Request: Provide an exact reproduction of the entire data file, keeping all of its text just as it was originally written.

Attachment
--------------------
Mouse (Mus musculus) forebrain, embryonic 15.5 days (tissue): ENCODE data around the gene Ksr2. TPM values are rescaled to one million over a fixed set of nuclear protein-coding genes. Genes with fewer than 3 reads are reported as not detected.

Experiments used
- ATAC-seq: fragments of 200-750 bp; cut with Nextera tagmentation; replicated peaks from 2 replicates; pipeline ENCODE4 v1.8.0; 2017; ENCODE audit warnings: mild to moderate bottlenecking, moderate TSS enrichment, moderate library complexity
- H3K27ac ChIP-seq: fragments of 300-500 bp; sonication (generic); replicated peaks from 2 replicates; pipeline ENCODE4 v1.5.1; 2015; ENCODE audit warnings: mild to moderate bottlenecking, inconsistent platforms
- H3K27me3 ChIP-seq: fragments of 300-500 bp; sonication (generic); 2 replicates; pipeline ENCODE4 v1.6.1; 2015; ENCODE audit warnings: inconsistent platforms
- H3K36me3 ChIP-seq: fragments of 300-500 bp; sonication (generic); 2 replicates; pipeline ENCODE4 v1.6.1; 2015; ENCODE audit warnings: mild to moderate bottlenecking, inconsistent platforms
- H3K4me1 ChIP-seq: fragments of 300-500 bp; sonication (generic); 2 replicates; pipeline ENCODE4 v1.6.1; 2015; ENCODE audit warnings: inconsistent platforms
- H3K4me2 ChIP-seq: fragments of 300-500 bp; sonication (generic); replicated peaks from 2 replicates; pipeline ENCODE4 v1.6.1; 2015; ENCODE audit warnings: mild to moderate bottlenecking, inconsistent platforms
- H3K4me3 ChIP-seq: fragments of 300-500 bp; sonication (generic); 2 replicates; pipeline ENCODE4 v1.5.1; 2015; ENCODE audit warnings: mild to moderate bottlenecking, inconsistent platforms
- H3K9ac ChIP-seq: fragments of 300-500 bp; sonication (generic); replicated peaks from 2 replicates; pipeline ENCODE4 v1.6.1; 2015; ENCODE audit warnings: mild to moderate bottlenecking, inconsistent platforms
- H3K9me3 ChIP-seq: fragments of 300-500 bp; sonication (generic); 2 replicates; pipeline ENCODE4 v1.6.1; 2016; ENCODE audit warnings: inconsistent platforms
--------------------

Mouse (Mus musculus) forebrain, embryonic 15.5 days (tissue): ENCODE data around the gene Ksr2. TPM values are rescaled to one million over a fixed set of nuclear protein-coding genes. Genes with fewer than 3 reads are reported as not detected.

Experiments used
- ATAC-seq: fragments of 200-750 bp; cut with Nextera tagmentation; replicated peaks from 2 replicates; pipeline ENCODE4 v1.8.0; 2017; ENCODE audit warnings: mild to moderate bottlenecking, moderate TSS enrichment, moderate library complexity
- H3K27ac ChIP-seq: fragments of 300-500 bp; sonication (generic); replicated peaks from 2 replicates; pipeline ENCODE4 v1.5.1; 2015; ENCODE audit warnings: mild to moderate bottlenecking, inconsistent platforms
- H3K27me3 ChIP-seq: fragments of 300-500 bp; sonication (generic); 2 replicates; pipeline ENCODE4 v1.6.1; 2015; ENCODE audit warnings: inconsistent platforms
- H3K36me3 ChIP-seq: fragments of 300-500 bp; sonication (generic); 2 replicates; pipeline ENCODE4 v1.6.1; 2015; ENCODE audit warnings: mild to moderate bottlenecking, inconsistent platforms
- H3K4me1 ChIP-seq: fragments of 300-500 bp; sonication (generic); 2 replicates; pipeline ENCODE4 v1.6.1; 2015; ENCODE audit warnings: inconsistent platforms
- H3K4me2 ChIP-seq: fragments of 300-500 bp; sonication (generic); replicated peaks from 2 replicates; pipeline ENCODE4 v1.6.1; 2015; ENCODE audit warnings: mild to moderate bottlenecking, inconsistent platforms
- H3K4me3 ChIP-seq: fragments of 300-500 bp; sonication (generic); 2 replicates; pipeline ENCODE4 v1.5.1; 2015; ENCODE audit warnings: mild to moderate bottlenecking, inconsistent platforms
- H3K9ac ChIP-seq: fragments of 300-500 bp; sonication (generic); replicated peaks from 2 replicates; pipeline ENCODE4 v1.6.1; 2015; ENCODE audit warnings: mild to moderate bottlenecking, inconsistent platforms
- H3K9me3 ChIP-seq: fragments of 300-500 bp; sonication (generic); 2 replicates; pipeline ENCODE4 v1.6.1; 2016; ENCODE audit warnings: inconsistent platforms